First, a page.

Comalie was released on bail on Tuesday. The inspector general of the Namibian police, Joseph Shikongo, has called for an investigation into the circumstances that led to her arrest and who tipped off police about the drugs allegedly found in her car.

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VP Harris Stresses Democracy During Africa Visit

On the eve of her meeting with Africa’s only female head of state, Vice President Kamala Harris said Wednesday that having more women in power is a key ingredient for a healthy democracy.

Her meeting comes as the White House hosts its second-ever Summit for Democracy in Washington.

Harris said that in a vibrant democracy, women winning positions of power should be a common occurrence, not a rare and newsworthy one, as her ascension was.

As she prepared to meet Thursday with Tanzanian President Samia Suluhu Hassan, she spoke Wednesday with female entrepreneurs and leaders in Ghana’s capital, and announced more than  $1 billion in private-sector-led funding to advance women’s economic participation in Africa.

Afterward, in response to a question from VOA, Harris said women’s leadership is fundamental to a healthy democracy, and that it’s a topic she often raises in high-level meetings.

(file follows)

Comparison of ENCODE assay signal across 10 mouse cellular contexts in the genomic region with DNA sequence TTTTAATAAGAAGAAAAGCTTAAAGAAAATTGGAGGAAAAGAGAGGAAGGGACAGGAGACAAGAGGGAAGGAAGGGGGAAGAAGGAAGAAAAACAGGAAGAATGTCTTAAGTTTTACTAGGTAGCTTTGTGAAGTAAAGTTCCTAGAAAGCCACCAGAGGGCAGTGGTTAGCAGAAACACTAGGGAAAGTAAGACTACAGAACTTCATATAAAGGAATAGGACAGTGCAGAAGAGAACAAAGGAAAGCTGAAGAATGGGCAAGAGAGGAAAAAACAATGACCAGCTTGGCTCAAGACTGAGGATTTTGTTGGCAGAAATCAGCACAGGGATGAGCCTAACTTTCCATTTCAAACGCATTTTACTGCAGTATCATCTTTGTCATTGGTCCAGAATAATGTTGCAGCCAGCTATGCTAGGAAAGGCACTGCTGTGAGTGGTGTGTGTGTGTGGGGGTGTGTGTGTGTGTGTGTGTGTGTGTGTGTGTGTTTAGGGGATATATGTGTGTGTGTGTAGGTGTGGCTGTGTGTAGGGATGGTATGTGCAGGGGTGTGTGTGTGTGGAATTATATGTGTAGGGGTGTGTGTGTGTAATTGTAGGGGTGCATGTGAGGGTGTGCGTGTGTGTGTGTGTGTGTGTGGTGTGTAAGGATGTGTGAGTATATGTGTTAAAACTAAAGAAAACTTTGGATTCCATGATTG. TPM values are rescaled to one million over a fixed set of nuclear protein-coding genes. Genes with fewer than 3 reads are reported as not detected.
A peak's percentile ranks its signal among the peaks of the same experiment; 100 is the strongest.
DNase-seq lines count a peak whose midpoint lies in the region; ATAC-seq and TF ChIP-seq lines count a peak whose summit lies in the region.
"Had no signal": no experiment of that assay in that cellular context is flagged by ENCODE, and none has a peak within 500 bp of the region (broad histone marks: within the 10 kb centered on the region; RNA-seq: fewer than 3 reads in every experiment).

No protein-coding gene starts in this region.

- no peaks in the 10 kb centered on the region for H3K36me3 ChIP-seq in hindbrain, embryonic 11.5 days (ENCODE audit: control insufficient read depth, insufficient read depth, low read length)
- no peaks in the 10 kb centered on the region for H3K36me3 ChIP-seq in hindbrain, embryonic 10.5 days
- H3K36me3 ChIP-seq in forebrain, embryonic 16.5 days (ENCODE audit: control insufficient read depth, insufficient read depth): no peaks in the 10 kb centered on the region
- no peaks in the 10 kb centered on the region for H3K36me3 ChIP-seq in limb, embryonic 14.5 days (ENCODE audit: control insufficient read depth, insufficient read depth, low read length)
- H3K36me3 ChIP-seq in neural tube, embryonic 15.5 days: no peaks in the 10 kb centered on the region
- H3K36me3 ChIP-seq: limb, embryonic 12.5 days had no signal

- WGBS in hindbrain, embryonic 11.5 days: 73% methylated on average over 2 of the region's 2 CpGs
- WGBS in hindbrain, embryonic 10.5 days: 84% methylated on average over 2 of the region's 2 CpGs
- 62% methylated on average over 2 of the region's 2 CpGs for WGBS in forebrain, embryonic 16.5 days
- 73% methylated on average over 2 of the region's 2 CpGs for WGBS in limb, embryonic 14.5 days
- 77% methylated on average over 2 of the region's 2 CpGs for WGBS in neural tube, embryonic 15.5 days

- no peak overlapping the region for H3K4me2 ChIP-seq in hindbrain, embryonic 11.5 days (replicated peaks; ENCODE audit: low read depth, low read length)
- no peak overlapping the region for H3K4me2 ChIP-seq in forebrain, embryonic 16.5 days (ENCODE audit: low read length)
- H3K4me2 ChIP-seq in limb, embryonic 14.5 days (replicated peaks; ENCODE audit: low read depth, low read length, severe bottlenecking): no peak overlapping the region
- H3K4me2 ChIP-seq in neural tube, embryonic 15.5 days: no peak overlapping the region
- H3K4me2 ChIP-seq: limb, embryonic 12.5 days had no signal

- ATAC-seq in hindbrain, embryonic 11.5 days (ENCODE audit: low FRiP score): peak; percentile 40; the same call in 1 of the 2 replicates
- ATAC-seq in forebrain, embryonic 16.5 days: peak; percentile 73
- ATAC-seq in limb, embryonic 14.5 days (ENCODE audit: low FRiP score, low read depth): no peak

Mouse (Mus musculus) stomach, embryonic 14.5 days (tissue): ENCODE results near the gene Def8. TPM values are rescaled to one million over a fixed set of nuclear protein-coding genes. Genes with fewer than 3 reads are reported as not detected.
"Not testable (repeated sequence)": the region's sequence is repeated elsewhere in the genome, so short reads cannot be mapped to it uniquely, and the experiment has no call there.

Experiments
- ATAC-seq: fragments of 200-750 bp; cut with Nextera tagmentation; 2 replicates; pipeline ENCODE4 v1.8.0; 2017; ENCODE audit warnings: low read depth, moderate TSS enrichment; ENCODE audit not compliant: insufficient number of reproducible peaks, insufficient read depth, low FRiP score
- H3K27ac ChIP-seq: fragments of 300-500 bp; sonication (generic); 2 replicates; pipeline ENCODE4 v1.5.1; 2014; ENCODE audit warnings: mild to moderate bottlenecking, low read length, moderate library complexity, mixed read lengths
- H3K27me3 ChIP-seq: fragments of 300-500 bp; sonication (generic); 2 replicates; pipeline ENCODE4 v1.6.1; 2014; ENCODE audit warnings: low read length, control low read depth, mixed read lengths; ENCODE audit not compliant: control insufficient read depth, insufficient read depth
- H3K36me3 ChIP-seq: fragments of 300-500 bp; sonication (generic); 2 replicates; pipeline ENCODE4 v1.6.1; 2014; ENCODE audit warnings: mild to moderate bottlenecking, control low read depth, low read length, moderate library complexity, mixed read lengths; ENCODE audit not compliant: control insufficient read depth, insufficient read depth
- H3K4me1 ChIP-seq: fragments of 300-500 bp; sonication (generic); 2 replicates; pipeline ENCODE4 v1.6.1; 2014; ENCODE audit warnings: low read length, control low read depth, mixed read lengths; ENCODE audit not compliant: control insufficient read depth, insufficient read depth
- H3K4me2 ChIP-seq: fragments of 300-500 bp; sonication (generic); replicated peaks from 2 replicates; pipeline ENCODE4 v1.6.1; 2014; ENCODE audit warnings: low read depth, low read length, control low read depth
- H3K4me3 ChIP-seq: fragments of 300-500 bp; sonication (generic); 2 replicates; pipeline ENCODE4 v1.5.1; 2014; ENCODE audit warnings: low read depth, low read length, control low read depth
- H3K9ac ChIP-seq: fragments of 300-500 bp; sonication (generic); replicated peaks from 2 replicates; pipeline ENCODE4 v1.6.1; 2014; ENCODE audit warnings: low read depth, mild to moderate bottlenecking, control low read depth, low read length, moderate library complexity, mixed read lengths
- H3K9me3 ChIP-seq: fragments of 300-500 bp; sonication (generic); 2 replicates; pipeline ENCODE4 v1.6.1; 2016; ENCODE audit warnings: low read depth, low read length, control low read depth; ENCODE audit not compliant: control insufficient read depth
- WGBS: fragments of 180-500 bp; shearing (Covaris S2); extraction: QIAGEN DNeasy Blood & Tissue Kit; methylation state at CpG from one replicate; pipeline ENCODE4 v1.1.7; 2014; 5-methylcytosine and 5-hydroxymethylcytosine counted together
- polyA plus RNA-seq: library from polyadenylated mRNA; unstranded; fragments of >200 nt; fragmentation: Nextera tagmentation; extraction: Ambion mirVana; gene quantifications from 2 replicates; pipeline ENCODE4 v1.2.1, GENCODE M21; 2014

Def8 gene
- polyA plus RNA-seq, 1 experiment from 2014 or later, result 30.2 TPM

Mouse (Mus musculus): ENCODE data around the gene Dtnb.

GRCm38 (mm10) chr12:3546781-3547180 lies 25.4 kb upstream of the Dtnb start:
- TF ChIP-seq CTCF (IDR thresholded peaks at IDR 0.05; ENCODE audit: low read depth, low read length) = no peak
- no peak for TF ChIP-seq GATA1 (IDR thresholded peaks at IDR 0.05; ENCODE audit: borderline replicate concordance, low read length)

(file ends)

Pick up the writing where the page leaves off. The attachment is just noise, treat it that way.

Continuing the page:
“In every bilateral conversation I have with almost any world leader, that is a topic that we raise because we do believe it is in the best interest of prosperity and security for the globe,” she said.

And, she says, it’s not about pushing women into power — in a healthy democracy, more citizens will feel empowered, and more women will gravitate toward higher office.

“When it comes specifically to this continent and the correlation between that and women’s empowerment, there’s no question when you have transparency in systems, when you have accountability in systems, when you create a system where rule of law is important, equal rights are defended and protected, you will see greater empowerment of all people including women — especially if they have been behind or you see extreme disparities,” she said. “So, there’s a correlation there, and we’re going to continue to work on it knowing that they’re interconnected.”

That’s one of the aims of the largely virtual summit in Washington, which is co-hosted by Costa Rica, the Netherlands, South Korea and Zambia.

In  Zambia, the Carter Center, founded by former U.S. President Jimmy Carter, will host a summit-related program this week. David Carroll is director of the democracy program there, and told VOA that inclusivity is key.

“Healthy democracies are ones that are inclusive,” he told VOA on Zoom. “They are ones that have transparency, that respect core fundamental freedoms and rights. And hopefully, they’re also showing that they’re able to deliver for their people in ways that really meet the needs of their populations.”